A new project development model
The Eastmain Complex – the most recent phase of development in Baie-James – added a potential energy output of 8.7 TWh per year, enough to power more than 500,000 Québec homes. The new relationships that Hydro-Québec and the Cree Nation developed over that period have become models for future energy resource development throughout Québec. With considerable untapped hydropower potential and a strong wind potential in Québec, Hydro-Québec’s new and improved project development model holds great promise for the future of clean energy in northeast North America.
The Canadian Energy Compendium is an annual initiative by the Energy Council of Canada to provide an opportunity for cross-sectoral collaboration and discussion on current topics in Canada’s energy sector. The 2020 Canadian Energy Compendium: Innovations in Energy Efficiency is due to be released November 2020.
Click to read comments about this series from Jacob Irving, President of the Energy Council of Canada.
Alberta Budget 2024 – Employment
Budget 2024: Maintaining Alberta’s economic advantage
Budget 2024 is a responsible plan that maintains Alberta’s competitive advantage so businesses and industry can continue to innovate, thrive and create jobs.
Budget 2024 puts Alberta on a path of continued economic growth through funding that supports creating jobs, attracting investment and developing a skilled and diversified workforce. Strategic investments will empower job creators and innovators to invest, grow and flourish in Alberta’s diversifying economy.
“Budget 2024 reaffirms our commitment to diversify, attract new investment and provide more jobs that keep Alberta’s engine humming. Strategic investments that support the growth of Alberta cities and promote apprenticeship programming and emission reduction technology will help create more opportunities to build an even stronger Alberta.”
Alberta remains a key driver of Canada’s economic prosperity, accounting for 22 per cent of all jobs created in the country last year, despite having just 12 per cent of the population. Compared with other provinces, Alberta has the highest weekly earnings and the lowest taxes, offering many incentives to newcomers seeking a great place to call home.
To further build on these advantages, Budget 2024 introduces the Alberta is Calling attraction bonus, a $5,000 refundable tax credit aimed at attracting out-of-province workers in the skilled trades. A total of $10 million will be provided to workers.
“The Alberta is Calling attraction bonus will support our government’s commitment to build a skilled and resilient labour force that helps businesses and the economy thrive. We will continue to foster the conditions for growth to ensure Alberta remains the best place to live, work, invest, do business and raise a family.”
Budget 2024 supports the sustainable growth of Alberta’s cities and communities. In addition to $724 million in municipal infrastructure funding through the Local Government Fiscal Framework in 2024-25, Budget 2024 launches the new Local Growth and Sustainability Grant, an application-based program that provides $60 million over three years to enable municipalities to fund infrastructure that supports economic development and addresses unique and emergent needs in their communities.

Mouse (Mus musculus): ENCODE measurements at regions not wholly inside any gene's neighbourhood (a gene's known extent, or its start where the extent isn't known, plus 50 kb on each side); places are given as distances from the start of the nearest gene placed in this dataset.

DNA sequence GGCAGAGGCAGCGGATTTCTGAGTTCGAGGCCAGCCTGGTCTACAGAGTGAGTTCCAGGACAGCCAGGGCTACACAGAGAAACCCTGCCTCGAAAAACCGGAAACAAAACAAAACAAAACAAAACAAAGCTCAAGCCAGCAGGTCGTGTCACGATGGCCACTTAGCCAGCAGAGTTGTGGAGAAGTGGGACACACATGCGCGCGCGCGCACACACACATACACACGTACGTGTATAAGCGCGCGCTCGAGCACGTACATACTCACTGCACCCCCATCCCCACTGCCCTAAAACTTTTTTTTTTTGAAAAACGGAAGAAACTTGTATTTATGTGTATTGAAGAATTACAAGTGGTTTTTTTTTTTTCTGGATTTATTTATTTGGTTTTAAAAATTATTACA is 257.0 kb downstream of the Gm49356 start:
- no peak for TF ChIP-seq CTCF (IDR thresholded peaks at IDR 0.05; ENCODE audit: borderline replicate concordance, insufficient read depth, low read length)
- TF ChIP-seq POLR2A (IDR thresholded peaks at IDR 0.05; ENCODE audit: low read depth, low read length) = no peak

“We’re pleased to see so many people choosing to move to Alberta to experience the advantages this province has to offer, thanks in part to the strong communities we are supporting through predictable, sustainable funding. We also recognize the pressure this growth can put on local communities. The Local Growth and Sustainability Grant is part of our responsible plan to support a vibrant province and help communities respond to growth opportunities and acute sustainability challenges.”
As Alberta’s economy continues to grow, so does the need to sustain a vibrant and robust workforce to meet the needs of Alberta employers. Budget 2024 addresses current and future potential labour shortages by expanding skills and knowledge in key areas.
More than $100 million in new funding for apprenticeship programs will add 3,200 seats to help meet growing demand at Alberta’s post-secondary institutions. Another $361 million from the Budget 2024 Capital Plan will build and upgrade research and learning facilities in some of the province’s world-class post-secondary institutions. Investments include $63 million to renovate and expand the W.J. Elliott agricultural mechanics building at Olds College and $55 million to increase STEM programming capacity at the University of Calgary.
“Supporting growth in Alberta’s economy means ensuring no region is left behind. Our funding commitments to STEM programming at the University of Calgary and agriculture at Olds will create new opportunities for students in our rural economy and those studying in our largest urban centre.”
The Alberta Petrochemicals Incentive Program (APIP) is helping turn the province into a top global producer of petrochemicals. The APIP provides grants to cover 12 per cent of eligible capital costs for Alberta-based petrochemicals projects. In 2023-24, three projects are expected to receive APIP grant payments totalling $116 million, helping to diversify Alberta’s economy and create jobs.
“Royalties collected from oil and gas fund the things Albertans rely on, like health, education and social services. Budget 2024 supports the government’s mission to strengthen investor confidence and support job creation in communities all while lowering emissions through the use of new technologies.”
Budget 2024 highlights
- $597 million over three years from the province’s TIER (Technology Innovation and Emissions Reduction) fund to support a suite of programs that reduce emissions, support clean technology development, enhance climate resiliency and create jobs for Albertans.
- $1.5 billion for child-care services, an increase of $200 million, enabling more Albertans with young children to participate in the workforce.
- $32 million to build three new water intakes in the Designated Industrial Zone in Alberta’s Industrial Heartland, which will support long-term private investment opportunities in the area.
- Almost $30 million over three years for the Aboriginal Business Investment Fund, an increase of nearly $8 million, to help fund business startup and expansion costs in Indigenous communities.
Budget 2024 is a responsible plan to strengthen health care and education, build safe and supportive communities, manage the province’s resources wisely and promote job creation to continue to build Alberta’s competitive advantage.